In the age of the gig economy, flexible jobs define how we see our roles as workers and our career progression. If in the 70s and 80s, employees strived to have a traditional workplace system with one employer and steady years of career growth; many workers today prefer the freedom and flexibility of several gigs and independent contractor work. Each of these jobs alone may not be enough to bring in the dough and keep one happy. But sporting a combo-job lifestyle not only pays the bills, it also boosts self-esteem.
Workers, who use this multilevel job model, infuse their bread-winning skills with passion for doing several different things in life. Plus, the extra tax deductions and zero responsibility to a singular demanding boss-figure don’t hurt.
While our current generation of workers is taking charge of life on its own terms, our courts are moving toward a more traditional employee classification system which may discourage businesses from hiring 1099s altogether.
Last year on April 30, 2018, the California Supreme Court issued a unanimous decision in Dynamex Operations West, Inc. v. Superior Court of Los Angeles (2018) 4 Cal.5th 903, that will make it more difficult to classify someone as an independent contractor, at least for obligations arising under the California’s Industrial Welfare Commission (IWC) Wage Orders.
Recently, in Vazquez v. Jan-Pro Franchising Int’l (9th Cir. 17-16096), the Ninth Circuit found that the “ABC test” for determining whether employees adopted by the Cal Supreme Court in Dynamex applies retroactively.
Looking at the harm to misclassified workers who lose significant protections, the loss of state revenue from payroll tax obligations, and some other concerns, the California Supreme Court in Dynamex established a new test - the “ABC test” - for purposes of classifying who can be an independent contractor versus an employee.
Based on the ABC test, a laborer will be considered an employee for purposes of the wage orders, unless the employer/company proves all three elements below:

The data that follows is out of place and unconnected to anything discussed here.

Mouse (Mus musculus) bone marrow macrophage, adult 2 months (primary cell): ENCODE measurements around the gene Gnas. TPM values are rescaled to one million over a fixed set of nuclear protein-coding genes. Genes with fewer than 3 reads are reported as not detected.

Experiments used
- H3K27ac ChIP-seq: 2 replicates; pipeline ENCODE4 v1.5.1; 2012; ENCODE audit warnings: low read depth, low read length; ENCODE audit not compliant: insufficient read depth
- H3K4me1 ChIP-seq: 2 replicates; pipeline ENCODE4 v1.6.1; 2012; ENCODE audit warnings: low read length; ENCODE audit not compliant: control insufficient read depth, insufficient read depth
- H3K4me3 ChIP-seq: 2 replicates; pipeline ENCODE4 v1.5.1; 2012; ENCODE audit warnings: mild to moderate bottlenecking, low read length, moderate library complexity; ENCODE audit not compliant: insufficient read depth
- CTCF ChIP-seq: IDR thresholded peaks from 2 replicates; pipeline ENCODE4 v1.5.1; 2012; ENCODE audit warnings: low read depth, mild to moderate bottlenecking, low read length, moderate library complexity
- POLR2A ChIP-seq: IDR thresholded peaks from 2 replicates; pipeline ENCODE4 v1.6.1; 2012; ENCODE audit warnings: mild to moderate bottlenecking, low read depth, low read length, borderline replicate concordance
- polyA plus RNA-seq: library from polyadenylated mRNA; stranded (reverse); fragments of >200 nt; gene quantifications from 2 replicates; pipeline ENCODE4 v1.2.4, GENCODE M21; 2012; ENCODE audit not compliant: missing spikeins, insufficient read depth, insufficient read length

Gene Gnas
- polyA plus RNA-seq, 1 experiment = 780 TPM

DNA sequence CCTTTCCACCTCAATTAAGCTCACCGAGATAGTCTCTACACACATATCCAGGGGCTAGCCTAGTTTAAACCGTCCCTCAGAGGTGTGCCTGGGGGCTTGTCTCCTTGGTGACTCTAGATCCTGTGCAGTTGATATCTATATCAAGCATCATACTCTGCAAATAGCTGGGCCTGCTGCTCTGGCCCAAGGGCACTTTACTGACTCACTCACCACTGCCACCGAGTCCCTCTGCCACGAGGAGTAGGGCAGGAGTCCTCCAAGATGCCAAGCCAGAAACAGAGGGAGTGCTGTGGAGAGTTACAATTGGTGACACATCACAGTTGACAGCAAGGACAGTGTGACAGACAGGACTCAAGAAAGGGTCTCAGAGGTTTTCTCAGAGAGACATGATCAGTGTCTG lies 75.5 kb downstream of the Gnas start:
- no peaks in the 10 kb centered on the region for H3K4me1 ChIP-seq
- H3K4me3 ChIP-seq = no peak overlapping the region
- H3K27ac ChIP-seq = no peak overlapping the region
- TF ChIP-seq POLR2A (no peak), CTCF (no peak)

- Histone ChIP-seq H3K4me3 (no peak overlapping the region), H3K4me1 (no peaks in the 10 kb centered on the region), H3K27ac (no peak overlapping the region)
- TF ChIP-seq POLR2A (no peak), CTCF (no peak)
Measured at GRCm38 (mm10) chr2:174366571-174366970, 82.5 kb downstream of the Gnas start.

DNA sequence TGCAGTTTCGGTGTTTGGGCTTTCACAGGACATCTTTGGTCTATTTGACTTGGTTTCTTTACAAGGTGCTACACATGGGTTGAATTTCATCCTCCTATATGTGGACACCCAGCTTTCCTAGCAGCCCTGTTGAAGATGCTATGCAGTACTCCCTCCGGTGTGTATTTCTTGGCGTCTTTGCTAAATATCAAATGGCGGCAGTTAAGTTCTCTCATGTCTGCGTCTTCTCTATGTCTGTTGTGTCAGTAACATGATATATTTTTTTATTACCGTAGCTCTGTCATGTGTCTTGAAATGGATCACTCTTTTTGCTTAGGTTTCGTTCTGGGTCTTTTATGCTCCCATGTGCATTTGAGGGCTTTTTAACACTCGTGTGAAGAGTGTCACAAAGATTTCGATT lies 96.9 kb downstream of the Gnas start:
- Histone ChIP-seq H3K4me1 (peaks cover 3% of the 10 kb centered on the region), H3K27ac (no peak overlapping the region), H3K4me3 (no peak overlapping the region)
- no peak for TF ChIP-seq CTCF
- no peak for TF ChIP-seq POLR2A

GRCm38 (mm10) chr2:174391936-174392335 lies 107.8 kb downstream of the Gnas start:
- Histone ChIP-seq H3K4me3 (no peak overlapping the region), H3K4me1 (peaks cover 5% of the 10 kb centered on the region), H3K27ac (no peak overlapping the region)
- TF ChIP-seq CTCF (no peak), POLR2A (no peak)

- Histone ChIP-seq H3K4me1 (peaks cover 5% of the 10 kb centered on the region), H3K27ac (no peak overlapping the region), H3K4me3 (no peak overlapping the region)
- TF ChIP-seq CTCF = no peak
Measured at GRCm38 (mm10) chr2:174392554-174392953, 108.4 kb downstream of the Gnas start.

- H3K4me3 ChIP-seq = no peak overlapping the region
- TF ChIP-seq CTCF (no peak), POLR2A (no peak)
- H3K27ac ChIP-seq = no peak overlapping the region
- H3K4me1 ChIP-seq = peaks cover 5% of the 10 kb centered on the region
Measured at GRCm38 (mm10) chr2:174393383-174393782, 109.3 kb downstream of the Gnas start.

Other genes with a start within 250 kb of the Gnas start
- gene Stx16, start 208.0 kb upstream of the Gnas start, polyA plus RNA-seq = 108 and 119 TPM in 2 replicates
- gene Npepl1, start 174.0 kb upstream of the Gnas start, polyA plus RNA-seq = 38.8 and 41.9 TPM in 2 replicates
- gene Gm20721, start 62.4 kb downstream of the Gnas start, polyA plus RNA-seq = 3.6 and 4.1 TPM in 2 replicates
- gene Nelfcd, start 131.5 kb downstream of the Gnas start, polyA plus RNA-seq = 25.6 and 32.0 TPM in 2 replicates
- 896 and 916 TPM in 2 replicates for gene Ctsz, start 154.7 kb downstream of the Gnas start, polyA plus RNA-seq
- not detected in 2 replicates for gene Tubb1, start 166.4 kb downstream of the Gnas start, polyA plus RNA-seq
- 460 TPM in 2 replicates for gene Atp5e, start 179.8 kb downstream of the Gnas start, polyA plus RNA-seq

the worker is free from control and direction of the business (think about the ways in which the business may control the means and manner of how the work is performed);
the worker performs work that is outside the usual course of the business (think a home owner hiring a plumber or a bride hiring a make-up artist before the big day);
the worker is customarily engaged in an independently established trade, occupation, or business of the same nature as the work performed.
What The ABC Test Means Going Forward:
Regardless of which side of the fence you belong to about the traditional steady v. non-traditional flexible work model, our judiciary has recently tipped the scales in favor of employees.
Businesses must take proactive steps to analyze whether their workers meet this new restrictive standard of what it means to be an independent contractor. Although the ABC test in Dynamex is applied for purposes of obligations arising under the California’s Industrial Welfare Commission (IWC) Wage Orders, this decision shows a trend away from the 1099 independent contractor workers and toward employees.
Since a misclassification lawsuit can be filed based on IWC Wage Order violations, all worker independent contractor/1099 classifications should pass this more restrictive ABC test.